Actions to Take
If you have a mild AUD you may be able to take control over your drinking. If you can stop drinking and not experience bad alcohol withdrawal symptoms you can try to manage the issue yourself. If this is the case, dial into a local A.A. group for daily support right away. Attend meetings every day for a month to start. Rid the house of all forms of alcohol and meds. Ask a close friend to be your support person. Find more support sources online, as there are online AA meetings, 12-step meetings via Zoom at all hours of the day. Also, there are smartphone apps that also help you check in and stay the course.
However, if you have three or more of the above signs of alcohol use disorder, you will need expert detox support and treatment. The more entrenched the drinking problem is, the more you must rely on the help of addiction experts to guide you. Alcoholism is a very hard addiction to manage on your own, and detox should never be done without support.
Can You Get Treatment During COVID-19?
If you see you have a more severe AUD and need help to quit drinking there are many options to you during COVID-19. Rehabs are considered essential services. Some outpatient treatment programs have switched to online only during Covid, but others still meet in person. If so, they use all the safety measures, such as masks and distancing, to keep clients safe.
For the more severe AUD an inpatient program is the best option. Inpatient rehabs are still taking patients, too. These rehabs have aligned all their centers to the CDC safety guidelines. It is best to call in advance and inquire as to whether they have a bed for you. Also ask the rehab what safety measures they are taking during Covid.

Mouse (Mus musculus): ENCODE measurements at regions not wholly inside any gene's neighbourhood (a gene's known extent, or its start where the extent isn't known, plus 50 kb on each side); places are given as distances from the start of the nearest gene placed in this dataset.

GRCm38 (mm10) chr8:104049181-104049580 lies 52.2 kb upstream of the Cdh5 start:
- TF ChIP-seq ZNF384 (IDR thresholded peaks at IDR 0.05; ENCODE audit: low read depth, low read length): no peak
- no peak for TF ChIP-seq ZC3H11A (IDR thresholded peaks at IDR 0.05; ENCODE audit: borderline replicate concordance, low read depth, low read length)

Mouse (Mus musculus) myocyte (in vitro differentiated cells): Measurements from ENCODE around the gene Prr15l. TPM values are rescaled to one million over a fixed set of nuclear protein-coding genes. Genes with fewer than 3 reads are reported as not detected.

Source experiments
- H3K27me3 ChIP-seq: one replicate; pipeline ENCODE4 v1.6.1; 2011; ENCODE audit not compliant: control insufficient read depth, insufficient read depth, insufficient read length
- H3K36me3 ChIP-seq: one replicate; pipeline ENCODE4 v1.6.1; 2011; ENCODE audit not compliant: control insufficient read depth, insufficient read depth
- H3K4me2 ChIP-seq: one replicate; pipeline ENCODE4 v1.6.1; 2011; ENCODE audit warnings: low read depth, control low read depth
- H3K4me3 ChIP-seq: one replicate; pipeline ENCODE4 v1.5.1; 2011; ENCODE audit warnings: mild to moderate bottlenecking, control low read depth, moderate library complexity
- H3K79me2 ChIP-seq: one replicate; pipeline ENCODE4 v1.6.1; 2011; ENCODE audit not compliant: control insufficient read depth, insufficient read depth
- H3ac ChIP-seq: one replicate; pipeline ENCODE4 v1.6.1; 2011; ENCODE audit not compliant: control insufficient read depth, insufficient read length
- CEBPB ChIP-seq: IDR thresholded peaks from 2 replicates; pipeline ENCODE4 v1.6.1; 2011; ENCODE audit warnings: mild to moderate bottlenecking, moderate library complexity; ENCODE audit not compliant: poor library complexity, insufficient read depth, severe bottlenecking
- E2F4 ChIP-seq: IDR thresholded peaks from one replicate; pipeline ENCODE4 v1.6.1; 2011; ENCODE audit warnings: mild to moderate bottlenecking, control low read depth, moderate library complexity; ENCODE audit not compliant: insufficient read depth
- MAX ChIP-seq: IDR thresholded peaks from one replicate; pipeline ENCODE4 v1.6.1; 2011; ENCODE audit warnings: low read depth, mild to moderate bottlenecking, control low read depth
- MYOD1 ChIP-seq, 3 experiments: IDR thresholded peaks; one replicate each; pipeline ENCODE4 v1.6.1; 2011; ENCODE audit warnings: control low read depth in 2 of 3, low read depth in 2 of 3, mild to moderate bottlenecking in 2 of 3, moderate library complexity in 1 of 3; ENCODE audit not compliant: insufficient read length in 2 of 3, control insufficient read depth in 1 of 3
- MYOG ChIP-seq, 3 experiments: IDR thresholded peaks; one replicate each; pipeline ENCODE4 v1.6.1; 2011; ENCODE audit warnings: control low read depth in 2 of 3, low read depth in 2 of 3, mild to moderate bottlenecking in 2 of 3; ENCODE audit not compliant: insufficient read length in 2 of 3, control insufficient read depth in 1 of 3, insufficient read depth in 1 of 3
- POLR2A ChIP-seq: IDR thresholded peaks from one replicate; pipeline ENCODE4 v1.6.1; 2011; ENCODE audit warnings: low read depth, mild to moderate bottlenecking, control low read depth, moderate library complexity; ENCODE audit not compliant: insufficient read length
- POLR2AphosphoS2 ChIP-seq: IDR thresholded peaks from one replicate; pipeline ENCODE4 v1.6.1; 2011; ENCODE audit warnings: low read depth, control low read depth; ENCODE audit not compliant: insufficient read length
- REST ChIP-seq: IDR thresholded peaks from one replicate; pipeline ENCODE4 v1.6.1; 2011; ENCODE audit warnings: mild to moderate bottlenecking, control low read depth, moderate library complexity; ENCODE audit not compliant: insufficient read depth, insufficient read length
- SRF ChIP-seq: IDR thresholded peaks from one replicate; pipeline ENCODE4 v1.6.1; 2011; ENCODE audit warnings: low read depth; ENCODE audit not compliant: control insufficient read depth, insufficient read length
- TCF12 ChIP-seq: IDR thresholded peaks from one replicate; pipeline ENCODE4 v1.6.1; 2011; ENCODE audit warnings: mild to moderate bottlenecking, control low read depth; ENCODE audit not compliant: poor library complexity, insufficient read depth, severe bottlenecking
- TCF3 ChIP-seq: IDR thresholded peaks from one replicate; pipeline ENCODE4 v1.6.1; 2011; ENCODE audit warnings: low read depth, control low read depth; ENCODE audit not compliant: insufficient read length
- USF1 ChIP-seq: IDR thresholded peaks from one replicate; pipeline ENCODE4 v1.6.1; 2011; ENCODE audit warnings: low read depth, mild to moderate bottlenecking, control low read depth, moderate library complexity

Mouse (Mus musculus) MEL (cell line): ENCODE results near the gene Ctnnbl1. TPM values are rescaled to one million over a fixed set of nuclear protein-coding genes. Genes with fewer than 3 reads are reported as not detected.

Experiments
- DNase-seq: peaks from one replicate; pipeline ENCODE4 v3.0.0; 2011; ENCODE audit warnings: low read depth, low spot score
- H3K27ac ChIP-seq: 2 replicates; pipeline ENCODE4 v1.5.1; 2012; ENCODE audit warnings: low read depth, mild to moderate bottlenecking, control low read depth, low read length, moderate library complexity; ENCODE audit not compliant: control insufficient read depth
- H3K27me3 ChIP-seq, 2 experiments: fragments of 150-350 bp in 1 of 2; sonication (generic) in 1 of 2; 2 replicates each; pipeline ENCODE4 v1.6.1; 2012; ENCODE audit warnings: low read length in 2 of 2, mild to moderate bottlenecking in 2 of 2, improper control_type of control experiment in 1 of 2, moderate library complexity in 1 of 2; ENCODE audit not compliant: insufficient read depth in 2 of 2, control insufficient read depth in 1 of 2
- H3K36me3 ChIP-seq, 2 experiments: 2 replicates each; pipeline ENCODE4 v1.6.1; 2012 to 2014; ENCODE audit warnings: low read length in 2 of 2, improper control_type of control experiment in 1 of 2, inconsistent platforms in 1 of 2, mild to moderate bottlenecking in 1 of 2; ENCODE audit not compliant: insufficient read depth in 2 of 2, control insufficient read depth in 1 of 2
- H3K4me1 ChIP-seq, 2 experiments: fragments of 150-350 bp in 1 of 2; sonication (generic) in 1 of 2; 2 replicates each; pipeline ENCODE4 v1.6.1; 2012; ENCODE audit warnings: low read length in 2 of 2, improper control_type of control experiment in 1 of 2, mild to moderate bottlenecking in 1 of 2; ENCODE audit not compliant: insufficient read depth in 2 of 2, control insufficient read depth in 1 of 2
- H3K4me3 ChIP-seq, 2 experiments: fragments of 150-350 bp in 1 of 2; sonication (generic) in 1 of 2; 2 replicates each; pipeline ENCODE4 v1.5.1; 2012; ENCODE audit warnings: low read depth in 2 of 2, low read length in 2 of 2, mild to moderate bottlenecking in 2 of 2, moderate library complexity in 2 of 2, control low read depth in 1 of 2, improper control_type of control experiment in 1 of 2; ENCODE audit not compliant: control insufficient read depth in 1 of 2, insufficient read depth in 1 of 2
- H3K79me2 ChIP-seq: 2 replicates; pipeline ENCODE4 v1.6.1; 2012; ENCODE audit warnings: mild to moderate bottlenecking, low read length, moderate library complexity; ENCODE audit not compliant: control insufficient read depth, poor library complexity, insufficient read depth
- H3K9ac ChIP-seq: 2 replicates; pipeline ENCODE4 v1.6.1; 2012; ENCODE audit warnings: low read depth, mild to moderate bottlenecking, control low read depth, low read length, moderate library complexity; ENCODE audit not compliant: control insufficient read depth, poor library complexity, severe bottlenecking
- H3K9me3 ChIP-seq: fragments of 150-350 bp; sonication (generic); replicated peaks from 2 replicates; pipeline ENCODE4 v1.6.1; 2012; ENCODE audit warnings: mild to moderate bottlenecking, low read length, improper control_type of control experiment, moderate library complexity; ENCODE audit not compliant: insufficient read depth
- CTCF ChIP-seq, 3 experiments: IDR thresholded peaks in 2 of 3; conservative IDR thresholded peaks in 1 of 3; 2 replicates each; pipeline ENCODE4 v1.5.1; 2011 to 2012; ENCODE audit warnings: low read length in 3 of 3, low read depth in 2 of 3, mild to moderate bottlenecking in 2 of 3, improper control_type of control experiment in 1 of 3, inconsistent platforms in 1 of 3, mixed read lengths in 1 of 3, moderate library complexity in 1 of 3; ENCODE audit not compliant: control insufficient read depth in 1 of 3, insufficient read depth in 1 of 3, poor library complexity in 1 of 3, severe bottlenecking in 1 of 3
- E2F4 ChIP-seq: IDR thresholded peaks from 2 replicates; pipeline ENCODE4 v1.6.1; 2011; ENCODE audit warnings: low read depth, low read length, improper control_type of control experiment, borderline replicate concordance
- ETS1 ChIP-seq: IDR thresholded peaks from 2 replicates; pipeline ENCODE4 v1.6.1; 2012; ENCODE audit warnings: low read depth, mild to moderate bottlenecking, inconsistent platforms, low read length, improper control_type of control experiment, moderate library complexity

What to Expect in Treatment
Most AUD treatment programs will share common goals and elements. The common goal of rehabs is to help the client change their behaviors. This is a process that takes time, and will use many proven therapies to assist in making the changes.
The treatment process begins with detox. During the detox phase, which takes about a week, the client will be closely watched for signs of distress. Meds will be offered to help ease any detox symptoms that arise, and there will be mental health support, too.
After detox the treatment phase begins. Using CBT, DBT, and other therapies the client will slowly make needed changes. There will also be classes to teach about how to avoid a relapse. Also, the clients will engage in 12-step meetings for increased social support. Most programs are 1-4 months in length.
If you have acquired a drinking problem during COVID-19 do not despair. There are many support sources to help you overcome the AUD and return to wellness.
Ken Seeley Communities Provides Alcohol Addiction Treatment
Ken Seeley Communities is a recovery complex in Palm Springs. KSC uses a blend of proven evidence-based therapies, holistic, and 12-step approaches for client success. Call us today with any questions at 844-230-4911.